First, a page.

The SPAC, which is targeting deals in what it describes as “tech-driven media” sector, is offering investors 26.5 million units, priced at $10 apiece. Once public, the so-called “blank-check” company will be obligated by to make its first acquisition over the next year and a half, per the rules.
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In an interview with Deadline, DeBevoise said the company’s size — it is looking to raise $250 million or more to start funding its deal spree — is “right in the sweet spot” to provide a viable foundation for media deals. “It’s not so large we can’t be nimble, but not so small that people won’t talk to us.”
While the SPAC marketplace has become crowded, DeBevoise acknowledges, he said data reviewed by Argus indicates that firms focused on media make up less than 10% of the overall pool. Fueled by private equity and economic and industry conditions, M&A activity has reached a new level in recent months, with companies like SpringHill, Hello Sunshine and several others drawing fresh investments.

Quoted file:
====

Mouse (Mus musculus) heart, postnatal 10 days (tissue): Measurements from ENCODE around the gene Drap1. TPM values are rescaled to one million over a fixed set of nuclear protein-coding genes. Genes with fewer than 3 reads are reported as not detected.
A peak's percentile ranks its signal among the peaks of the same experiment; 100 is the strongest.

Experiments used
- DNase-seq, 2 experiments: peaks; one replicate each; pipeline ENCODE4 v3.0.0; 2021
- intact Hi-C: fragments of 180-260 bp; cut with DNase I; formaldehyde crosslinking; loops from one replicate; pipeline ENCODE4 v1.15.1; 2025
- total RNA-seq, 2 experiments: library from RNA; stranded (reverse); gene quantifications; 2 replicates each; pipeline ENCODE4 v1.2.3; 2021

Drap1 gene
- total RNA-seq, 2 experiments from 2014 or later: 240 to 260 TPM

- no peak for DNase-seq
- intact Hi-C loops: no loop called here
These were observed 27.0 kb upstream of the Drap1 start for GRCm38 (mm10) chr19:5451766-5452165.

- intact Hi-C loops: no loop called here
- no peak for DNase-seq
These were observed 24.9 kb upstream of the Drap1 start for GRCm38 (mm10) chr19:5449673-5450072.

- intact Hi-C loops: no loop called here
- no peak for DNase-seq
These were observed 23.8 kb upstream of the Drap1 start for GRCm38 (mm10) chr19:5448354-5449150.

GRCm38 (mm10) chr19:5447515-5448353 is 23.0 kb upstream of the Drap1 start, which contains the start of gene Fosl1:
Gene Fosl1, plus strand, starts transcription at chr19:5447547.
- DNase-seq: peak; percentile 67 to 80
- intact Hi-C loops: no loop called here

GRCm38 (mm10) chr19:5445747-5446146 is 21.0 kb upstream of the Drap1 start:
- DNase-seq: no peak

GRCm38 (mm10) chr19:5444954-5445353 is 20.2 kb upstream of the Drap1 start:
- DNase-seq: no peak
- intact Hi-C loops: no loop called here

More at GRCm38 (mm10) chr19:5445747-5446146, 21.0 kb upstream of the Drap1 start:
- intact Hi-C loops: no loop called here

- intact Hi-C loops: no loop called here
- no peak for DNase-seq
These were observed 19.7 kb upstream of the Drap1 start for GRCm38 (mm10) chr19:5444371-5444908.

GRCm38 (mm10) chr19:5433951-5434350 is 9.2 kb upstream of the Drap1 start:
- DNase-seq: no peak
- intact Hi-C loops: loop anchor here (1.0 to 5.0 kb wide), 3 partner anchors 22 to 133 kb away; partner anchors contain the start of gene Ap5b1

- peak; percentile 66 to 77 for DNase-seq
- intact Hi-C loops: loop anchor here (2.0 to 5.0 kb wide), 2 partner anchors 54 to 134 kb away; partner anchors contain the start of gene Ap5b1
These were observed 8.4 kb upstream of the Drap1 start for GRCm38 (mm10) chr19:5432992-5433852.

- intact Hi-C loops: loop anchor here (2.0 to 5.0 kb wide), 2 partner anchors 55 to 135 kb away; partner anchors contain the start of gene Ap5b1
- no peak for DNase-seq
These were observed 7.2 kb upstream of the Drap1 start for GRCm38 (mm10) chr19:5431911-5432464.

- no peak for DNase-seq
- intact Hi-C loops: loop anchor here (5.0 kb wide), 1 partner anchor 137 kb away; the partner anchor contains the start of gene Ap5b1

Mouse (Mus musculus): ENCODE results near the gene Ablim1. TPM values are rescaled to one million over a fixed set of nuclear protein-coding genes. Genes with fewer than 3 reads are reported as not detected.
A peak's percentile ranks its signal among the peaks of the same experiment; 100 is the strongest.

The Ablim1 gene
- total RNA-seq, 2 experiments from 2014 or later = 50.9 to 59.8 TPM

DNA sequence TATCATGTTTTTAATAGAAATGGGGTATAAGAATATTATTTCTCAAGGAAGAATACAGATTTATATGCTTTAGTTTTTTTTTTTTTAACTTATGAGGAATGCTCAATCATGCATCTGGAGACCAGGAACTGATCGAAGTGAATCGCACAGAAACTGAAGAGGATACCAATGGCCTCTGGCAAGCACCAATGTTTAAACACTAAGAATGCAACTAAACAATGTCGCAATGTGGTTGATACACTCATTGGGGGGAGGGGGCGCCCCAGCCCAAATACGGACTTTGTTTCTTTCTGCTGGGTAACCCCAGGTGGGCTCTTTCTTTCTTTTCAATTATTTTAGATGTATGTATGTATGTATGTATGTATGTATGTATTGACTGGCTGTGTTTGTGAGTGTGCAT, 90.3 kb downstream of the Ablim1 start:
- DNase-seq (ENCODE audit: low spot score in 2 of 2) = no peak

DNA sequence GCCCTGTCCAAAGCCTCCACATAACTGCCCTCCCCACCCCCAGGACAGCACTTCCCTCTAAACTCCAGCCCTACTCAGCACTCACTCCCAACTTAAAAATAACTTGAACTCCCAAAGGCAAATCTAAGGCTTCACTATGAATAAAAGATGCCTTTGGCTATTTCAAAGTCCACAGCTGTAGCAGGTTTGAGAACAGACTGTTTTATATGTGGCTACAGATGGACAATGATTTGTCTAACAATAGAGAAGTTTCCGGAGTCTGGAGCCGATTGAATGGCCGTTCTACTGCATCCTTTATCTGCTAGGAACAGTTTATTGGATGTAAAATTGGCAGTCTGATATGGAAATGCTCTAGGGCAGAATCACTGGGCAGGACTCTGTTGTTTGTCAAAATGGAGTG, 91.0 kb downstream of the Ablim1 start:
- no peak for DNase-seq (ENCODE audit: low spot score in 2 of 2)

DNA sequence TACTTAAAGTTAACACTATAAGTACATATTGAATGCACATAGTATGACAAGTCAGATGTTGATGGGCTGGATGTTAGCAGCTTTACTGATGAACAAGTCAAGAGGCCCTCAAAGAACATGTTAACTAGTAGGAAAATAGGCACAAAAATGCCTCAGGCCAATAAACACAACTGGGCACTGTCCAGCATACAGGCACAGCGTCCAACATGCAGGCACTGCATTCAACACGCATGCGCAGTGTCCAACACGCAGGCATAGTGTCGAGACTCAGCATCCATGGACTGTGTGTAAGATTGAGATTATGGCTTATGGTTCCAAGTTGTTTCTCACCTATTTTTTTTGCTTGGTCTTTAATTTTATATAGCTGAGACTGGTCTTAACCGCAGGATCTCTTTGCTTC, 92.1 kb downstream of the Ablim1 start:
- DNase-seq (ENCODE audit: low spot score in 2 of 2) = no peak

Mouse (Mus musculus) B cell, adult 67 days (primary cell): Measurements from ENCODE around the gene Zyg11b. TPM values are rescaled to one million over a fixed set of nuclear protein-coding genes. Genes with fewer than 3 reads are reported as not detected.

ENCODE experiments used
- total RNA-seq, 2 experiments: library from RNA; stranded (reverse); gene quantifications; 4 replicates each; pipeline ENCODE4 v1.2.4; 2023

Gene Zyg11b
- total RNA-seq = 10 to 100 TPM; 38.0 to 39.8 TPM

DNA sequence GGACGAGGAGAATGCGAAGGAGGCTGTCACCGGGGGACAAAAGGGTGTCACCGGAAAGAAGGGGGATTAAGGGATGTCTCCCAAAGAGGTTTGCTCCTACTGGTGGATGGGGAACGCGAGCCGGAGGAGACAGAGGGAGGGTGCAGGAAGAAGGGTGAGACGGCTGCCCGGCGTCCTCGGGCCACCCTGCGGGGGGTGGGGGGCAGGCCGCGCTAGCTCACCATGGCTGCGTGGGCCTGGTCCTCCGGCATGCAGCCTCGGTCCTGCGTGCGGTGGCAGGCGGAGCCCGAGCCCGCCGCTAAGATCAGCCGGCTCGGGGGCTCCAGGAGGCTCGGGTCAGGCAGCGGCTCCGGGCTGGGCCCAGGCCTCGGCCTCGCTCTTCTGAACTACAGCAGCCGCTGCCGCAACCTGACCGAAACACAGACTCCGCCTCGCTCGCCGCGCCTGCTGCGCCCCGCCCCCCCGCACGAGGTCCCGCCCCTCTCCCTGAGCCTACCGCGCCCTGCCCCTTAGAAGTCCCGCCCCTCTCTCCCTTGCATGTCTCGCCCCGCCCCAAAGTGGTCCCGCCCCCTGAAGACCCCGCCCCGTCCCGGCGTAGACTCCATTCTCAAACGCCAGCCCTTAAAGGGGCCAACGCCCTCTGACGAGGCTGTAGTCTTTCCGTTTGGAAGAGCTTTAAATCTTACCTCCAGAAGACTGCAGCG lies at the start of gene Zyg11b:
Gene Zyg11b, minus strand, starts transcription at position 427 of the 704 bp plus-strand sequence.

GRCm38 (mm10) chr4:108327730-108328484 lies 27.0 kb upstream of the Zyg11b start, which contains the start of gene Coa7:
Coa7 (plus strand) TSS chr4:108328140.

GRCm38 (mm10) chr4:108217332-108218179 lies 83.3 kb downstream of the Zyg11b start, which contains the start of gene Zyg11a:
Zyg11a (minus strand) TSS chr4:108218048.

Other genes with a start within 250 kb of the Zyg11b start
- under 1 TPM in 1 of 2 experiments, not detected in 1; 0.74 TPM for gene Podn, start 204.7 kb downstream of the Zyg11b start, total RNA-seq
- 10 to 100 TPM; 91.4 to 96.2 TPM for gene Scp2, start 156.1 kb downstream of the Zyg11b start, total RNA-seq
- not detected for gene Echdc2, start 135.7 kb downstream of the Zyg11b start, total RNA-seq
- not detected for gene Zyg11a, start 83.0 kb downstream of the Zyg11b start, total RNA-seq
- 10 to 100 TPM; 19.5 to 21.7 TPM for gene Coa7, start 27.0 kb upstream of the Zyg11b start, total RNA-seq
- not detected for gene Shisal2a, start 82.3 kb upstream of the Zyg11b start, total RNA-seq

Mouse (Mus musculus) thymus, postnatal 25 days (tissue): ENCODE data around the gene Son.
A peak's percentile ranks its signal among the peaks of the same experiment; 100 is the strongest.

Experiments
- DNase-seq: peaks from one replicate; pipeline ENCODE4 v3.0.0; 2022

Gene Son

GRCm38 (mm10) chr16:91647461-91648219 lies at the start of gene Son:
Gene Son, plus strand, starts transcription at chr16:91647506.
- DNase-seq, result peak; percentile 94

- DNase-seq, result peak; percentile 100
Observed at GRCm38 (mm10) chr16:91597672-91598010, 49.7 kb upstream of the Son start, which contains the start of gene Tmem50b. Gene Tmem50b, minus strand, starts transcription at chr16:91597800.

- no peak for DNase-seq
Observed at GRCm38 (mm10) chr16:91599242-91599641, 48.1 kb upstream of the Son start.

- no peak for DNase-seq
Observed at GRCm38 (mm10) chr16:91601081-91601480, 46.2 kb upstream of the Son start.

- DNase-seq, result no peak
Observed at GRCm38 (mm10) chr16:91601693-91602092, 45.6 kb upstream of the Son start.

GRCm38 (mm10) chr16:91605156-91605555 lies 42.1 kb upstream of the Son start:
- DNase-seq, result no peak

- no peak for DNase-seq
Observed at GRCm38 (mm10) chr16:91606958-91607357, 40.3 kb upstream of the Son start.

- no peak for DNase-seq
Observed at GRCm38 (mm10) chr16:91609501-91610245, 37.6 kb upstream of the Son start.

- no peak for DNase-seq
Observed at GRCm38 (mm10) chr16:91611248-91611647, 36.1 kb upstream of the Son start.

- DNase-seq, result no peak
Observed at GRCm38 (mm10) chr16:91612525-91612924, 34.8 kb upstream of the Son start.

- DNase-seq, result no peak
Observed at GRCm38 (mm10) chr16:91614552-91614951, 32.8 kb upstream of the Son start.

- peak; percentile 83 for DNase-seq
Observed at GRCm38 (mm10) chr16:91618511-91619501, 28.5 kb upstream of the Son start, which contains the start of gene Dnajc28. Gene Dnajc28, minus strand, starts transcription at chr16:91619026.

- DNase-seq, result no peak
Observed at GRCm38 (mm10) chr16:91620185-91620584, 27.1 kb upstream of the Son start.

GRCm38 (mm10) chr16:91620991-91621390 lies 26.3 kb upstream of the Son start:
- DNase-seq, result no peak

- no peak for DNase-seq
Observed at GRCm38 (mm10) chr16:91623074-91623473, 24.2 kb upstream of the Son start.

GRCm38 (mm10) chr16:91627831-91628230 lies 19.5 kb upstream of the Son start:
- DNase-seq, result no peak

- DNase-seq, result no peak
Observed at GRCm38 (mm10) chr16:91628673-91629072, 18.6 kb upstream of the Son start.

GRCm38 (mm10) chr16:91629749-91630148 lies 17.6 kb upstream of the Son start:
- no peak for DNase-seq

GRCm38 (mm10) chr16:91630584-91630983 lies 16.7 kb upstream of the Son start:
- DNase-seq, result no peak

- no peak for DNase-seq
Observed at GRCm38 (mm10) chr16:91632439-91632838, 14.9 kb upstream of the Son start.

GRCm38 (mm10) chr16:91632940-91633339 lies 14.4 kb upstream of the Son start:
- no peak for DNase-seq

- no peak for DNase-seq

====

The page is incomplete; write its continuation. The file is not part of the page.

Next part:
The firm was first announced in July. Ianniello, who will be its chairman and CEO, was most recently CEO of CBS Entertainment Group and had served as acting chief executive of CBS prior to its merger with Viacom. In 2019, Ianniello collected $125 million in total compensation, according to filings. The bulk of that related to his role steering the company through the latter stages of its reunion with Viacom, which was a complex multi-year process. He exited in January 2020, just after the merger finally closed.
Goldman Sachs and Morgan Stanley are acting as the joint book running managers for the offering.
Jill Goldsmith contributed to this report.
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